Takeaway: Prior to taking a discharge action, Minnesota employers should be mindful of their statutory obligations, including the obligation to offer rehabilitation or counseling to employees who test positive for drugs for the first time. If an employer instead fires the employee without making such an offer, the employee has a full six years to bring a claim under Minnesota’s drug testing law.
In Minnesota, employers may conduct drug and alcohol testing only if they follow certain rules. The Minnesota Drug and Alcohol Testing in the Workplace Act says that testing may only be done:
- For job applicants, but only where a conditional offer has been made and testing is required for all applicants for that position;
- As part of an annual routine physical examination;
- On a random basis, but only if the employee is in a safety sensitive position or is a professional athlete and the testing is conducted in accordance with a collective bargaining agreement;
- Where an employer has ”reasonable suspicion” that the employee is under the influence; has violated written work rules regarding drugs or alcohol, has caused a personal injury or caused a work related accident, or was involved in operating machinery involved in a work related accident; and
- Where the employee is involved in chemical dependency treatment after being referred by the employer or under an employee benefit plan.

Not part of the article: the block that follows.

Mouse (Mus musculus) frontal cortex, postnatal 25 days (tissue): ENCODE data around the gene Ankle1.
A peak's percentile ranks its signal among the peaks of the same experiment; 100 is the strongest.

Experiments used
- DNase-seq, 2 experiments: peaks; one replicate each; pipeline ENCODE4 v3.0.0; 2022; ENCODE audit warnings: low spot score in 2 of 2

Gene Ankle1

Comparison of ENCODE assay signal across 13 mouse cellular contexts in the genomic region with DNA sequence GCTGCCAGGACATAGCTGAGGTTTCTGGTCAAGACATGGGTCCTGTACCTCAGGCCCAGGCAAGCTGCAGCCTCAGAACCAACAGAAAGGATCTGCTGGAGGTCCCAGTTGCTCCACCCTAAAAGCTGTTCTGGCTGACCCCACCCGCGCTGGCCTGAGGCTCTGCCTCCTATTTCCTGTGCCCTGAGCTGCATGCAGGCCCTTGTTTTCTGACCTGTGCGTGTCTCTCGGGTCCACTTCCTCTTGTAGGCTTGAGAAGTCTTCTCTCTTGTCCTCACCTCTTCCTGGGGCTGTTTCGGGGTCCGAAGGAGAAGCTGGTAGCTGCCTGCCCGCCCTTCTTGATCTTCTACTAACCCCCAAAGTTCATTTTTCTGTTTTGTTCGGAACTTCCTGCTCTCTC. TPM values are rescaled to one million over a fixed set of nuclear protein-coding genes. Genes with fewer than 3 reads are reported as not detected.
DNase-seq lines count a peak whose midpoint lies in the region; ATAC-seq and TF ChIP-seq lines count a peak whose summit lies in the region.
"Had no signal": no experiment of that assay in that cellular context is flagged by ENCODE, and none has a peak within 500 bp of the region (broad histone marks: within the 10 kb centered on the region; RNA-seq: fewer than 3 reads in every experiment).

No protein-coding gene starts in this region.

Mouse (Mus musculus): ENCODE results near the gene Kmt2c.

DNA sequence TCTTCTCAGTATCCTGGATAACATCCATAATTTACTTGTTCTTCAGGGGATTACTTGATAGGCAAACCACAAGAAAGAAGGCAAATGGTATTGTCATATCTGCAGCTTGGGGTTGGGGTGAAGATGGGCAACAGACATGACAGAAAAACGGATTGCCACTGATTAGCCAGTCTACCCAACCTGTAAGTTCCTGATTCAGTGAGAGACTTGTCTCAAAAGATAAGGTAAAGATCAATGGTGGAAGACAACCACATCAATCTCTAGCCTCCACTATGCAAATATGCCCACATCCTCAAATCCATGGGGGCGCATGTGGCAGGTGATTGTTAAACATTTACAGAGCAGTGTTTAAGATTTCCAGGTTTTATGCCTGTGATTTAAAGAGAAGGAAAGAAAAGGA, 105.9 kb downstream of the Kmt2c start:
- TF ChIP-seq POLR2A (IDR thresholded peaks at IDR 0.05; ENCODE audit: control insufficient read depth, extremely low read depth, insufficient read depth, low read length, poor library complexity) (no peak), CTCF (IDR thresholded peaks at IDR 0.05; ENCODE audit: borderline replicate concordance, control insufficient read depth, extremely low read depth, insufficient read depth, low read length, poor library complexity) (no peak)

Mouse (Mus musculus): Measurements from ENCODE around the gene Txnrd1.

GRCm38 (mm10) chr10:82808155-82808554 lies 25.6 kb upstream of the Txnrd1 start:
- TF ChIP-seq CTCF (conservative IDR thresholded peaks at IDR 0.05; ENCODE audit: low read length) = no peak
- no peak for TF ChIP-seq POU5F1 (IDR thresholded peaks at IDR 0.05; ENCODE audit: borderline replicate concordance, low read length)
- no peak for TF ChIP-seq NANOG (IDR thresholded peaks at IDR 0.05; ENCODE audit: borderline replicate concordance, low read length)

To conduct testing, an employer must have a written policy that describes who is subject to testing, the circumstances under which testing will be done, the right of any employee or applicant to refuse testing and the consequences, any adverse action that may be taken on test results, the right of employees and applicants to explain positive results and the right to request and pay for confirmatory retests. See Minn. Stat. § 181.952.
The statute contains certain notice and posting requirements. Employees have the right to request copies of test results, to have confirmatory retests at the employee’s own expense and to explain test results that may be the result of prescription medications or other information that is relevant to the reliability of a positive test result. Employers may not discharge employees on a first positive test result unless the employee has first been given the chance to participate in a counseling or rehabilitation program and the employee has either refused to participate or failed to successfully complete the program. With limited exceptions, test results are to be kept confidential. See Minn. Stat. § 181.953; see also Minn. Stat. § 181.954.
Takeaway: Any employer conducting drug or alcohol testing in Minnesota must have a written policy and carefully follow the rules related to such testing.